Redmond security guru explains IE vuln miss
The one that got away
A Microsoft insider has posted an explanation for the firm's failure to spot a critical flaw in Internet Explorer that obliged the firm to publish an out-of-sequence patch earlier this month.
Michael Howard, a principal security program manager with the software giant, explains that the flaw cropped up in a blind-spot developers weren't trained to scour for potential flaws. Human error is always a factor in developing secure code and sometimes fuzzing tools can help unearth error. Unfortunately, in this case, testing tools weren't up to the job either.
Howard explained that the flaw involved a "time-of-check-time-of-use" bug in how Internet Explorer handles data binding objects. "Memory-related [time-of-check-time-of-use, or TOCTOU] bugs are hard to find through code review," Howard writes in a post to Microsoft's Security Development Lifecycle blog. "We teach TOCTOU issues, and we teach memory corruption issues, and issues with using freed memory blocks; but we do not teach memory-related TOCTOU issues."
Automated tools that throw a range of tests data at applications in order to look for problems also came unstuck, he adds.
"In theory, fuzz testing could find this bug, but today there is no fuzz test case for this code. Triggering the bug would require a fuzzing tool that builds data streams with multiple data binding constructs with the same identifier. Random (or dumb) fuzzing payloads of this data type would probably not trigger the bug, however."
Microsoft's security testers plan to update their testing methodology in order to look more closely for the class of vulnerability exploited by the recent IE flaw. Howard's technically literate post goes on to explain how defences built into Vista and Server 2008 mitigated against the bug. The post, which provides coding examples, illustrates the inherent problems of security testing, an issue developers well away from Redmond are obliged to grapple with every day. ®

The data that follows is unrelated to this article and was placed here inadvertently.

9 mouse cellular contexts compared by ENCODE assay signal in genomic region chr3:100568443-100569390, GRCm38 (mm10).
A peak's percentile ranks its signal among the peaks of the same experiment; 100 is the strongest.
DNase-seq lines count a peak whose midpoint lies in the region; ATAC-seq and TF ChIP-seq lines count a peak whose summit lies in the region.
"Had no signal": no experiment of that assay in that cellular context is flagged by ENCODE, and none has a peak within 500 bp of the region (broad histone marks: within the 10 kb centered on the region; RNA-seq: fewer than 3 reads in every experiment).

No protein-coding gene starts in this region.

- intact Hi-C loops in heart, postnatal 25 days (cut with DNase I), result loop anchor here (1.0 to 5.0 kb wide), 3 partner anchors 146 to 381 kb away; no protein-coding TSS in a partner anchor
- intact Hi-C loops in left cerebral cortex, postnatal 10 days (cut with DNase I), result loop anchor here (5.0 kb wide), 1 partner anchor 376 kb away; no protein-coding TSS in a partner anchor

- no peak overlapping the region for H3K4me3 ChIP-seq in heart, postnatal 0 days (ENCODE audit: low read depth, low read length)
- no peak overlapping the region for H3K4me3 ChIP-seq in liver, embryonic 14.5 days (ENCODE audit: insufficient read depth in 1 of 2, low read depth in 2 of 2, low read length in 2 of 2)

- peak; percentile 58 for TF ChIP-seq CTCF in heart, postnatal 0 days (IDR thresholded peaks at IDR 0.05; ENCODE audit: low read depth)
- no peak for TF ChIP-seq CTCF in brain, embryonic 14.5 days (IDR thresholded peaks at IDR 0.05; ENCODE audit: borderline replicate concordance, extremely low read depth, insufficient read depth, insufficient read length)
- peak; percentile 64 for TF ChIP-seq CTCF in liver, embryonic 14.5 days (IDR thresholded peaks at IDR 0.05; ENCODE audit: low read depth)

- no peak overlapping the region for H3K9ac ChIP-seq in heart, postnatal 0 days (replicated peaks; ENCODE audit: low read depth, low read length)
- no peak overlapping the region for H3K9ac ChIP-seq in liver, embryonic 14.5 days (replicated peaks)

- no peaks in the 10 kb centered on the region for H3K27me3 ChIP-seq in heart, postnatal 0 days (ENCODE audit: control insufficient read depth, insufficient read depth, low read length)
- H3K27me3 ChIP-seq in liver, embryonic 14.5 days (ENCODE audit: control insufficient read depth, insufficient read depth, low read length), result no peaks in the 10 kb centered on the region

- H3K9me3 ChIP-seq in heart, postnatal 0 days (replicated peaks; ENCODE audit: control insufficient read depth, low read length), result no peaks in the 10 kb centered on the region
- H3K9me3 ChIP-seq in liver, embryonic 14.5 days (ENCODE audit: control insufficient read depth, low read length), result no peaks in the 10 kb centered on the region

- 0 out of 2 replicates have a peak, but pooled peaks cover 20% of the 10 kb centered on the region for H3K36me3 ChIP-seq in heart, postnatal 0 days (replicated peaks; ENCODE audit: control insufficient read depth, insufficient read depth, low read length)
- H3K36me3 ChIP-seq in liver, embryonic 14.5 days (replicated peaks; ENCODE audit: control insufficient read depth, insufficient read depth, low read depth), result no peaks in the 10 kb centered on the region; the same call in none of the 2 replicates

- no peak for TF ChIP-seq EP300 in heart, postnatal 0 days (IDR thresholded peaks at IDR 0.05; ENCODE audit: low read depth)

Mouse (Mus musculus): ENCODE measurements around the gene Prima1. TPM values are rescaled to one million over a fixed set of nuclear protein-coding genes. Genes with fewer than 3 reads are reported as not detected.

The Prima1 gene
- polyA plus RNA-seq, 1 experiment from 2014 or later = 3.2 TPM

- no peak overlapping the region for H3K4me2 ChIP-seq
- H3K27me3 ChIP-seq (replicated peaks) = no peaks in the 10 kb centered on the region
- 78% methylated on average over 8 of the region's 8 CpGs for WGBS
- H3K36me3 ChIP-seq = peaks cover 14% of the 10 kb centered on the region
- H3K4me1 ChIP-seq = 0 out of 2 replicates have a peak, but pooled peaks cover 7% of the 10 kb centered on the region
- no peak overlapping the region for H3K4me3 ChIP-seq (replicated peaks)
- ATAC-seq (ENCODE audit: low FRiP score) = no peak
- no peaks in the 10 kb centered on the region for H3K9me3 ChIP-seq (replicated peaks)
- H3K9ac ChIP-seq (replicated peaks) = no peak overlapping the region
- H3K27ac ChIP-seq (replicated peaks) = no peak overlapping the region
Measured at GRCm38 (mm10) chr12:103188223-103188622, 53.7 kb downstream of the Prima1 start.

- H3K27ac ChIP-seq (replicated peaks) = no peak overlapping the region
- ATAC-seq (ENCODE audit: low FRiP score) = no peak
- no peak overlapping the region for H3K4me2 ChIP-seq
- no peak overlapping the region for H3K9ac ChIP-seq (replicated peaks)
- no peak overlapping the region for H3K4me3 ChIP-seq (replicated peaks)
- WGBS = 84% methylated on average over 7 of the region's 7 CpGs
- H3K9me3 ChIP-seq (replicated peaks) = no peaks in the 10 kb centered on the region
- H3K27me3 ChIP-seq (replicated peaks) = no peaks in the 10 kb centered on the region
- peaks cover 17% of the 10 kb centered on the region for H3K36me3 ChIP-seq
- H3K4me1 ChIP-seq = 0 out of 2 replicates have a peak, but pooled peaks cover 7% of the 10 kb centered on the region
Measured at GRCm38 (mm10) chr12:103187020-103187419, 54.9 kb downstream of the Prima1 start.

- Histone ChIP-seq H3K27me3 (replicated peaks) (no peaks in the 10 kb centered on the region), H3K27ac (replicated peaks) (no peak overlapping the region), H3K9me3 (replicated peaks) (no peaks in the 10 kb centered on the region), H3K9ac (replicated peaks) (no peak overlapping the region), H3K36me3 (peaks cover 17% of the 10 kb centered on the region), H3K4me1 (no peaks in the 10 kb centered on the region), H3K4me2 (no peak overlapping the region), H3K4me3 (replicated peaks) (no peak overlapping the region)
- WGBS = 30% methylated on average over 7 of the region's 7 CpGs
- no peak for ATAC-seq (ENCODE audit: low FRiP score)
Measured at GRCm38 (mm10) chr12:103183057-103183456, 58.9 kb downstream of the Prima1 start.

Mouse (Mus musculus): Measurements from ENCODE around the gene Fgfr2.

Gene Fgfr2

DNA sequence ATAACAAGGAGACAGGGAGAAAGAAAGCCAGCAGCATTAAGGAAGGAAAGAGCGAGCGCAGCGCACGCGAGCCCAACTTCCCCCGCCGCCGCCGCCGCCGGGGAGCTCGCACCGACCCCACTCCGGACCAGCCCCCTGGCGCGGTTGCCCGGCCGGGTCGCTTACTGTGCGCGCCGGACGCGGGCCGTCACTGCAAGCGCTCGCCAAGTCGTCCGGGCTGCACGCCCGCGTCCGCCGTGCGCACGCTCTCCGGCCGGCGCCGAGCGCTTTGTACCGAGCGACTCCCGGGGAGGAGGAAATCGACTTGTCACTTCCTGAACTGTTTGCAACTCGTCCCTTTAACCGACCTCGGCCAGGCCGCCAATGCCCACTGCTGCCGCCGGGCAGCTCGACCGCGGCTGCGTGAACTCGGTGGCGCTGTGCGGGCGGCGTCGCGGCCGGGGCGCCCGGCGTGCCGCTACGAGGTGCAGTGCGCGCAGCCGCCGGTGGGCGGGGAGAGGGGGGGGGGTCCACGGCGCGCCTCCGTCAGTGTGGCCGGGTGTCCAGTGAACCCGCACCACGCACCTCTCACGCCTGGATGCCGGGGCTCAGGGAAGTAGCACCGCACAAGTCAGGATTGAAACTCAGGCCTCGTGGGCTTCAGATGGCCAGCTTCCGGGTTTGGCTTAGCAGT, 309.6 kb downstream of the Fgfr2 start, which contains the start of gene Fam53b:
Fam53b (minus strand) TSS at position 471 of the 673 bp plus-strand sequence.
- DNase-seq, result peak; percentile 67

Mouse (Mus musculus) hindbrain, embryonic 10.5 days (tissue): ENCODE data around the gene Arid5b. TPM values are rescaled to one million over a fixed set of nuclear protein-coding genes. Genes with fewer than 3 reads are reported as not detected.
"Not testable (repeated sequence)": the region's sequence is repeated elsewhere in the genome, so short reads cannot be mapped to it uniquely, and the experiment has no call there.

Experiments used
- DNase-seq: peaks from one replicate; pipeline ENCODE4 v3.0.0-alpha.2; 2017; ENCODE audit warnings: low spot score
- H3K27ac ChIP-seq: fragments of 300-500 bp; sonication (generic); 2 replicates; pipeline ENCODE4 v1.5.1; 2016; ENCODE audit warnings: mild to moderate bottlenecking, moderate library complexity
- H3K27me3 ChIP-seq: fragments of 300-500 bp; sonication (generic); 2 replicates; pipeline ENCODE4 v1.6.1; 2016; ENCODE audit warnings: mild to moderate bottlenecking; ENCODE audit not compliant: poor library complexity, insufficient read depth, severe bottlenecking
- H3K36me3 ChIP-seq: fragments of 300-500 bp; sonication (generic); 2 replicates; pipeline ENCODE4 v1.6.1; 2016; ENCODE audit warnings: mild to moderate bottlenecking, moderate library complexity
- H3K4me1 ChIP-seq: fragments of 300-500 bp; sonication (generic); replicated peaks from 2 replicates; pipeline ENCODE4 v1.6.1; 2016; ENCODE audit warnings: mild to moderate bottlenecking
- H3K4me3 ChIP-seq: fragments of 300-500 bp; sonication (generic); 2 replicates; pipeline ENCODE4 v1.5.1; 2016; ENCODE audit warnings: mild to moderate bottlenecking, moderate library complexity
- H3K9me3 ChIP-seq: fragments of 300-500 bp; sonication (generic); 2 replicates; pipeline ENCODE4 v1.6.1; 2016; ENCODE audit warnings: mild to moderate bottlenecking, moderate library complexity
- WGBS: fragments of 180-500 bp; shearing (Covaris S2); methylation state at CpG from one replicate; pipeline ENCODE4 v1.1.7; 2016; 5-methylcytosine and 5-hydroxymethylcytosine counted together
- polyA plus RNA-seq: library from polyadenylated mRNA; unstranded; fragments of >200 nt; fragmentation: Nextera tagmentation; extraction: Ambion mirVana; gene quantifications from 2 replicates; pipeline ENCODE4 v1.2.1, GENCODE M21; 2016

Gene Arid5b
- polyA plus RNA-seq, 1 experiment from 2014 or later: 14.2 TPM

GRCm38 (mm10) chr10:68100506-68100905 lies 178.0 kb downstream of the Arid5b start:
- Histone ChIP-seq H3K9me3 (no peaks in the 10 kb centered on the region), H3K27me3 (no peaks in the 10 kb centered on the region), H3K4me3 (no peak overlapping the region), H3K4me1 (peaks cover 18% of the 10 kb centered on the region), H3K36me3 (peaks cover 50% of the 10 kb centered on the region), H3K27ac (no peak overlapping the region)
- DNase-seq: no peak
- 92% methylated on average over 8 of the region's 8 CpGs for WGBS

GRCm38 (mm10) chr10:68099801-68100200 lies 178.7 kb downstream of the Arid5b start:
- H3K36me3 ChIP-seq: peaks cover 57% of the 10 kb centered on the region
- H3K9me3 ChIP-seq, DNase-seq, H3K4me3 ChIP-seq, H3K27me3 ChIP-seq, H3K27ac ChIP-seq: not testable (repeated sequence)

It is a fairly obscure bug, but worrying in that a) it exists, and has done for gods-know-how-long, and b) that they managed to miss it with their testing and QA procedures.
Also, Abstruse - that's now my word of the day!
Oh my gawd...
That's their security GURU????
That really explains why MS really know jack about security and their internal testing tools are worth jack too (by their own admission)
I'd expect a company who has the biggest market share on the desktop out there to have sophisticated test tools - fuzzing and otherwise. Clearly security isn't very high on the Agenda at M$
I've seen this practice
This is simple to understand - MS doesn't know what it is doing, simple really. This practice is rather common. The underline problem:
1. The design team doesn't fully understand what they want. They gave a fuzzy outline and objectives, without giving all the requirements to the team do the coding.
2. The coders don't know what they are doing. They may do their best based on what they understood of the partial requirement. Plus some of those so called "developers" really cannot code anything there days.
3. There is no/little documentation, and the test team doesn't really test properly.
To "fix" the problem, the design/review team must know what they want and what they look for. This requires the team to understand the technology, environment, and the will to do some work, rather than sit there and saying "I want these, these and that, now write it".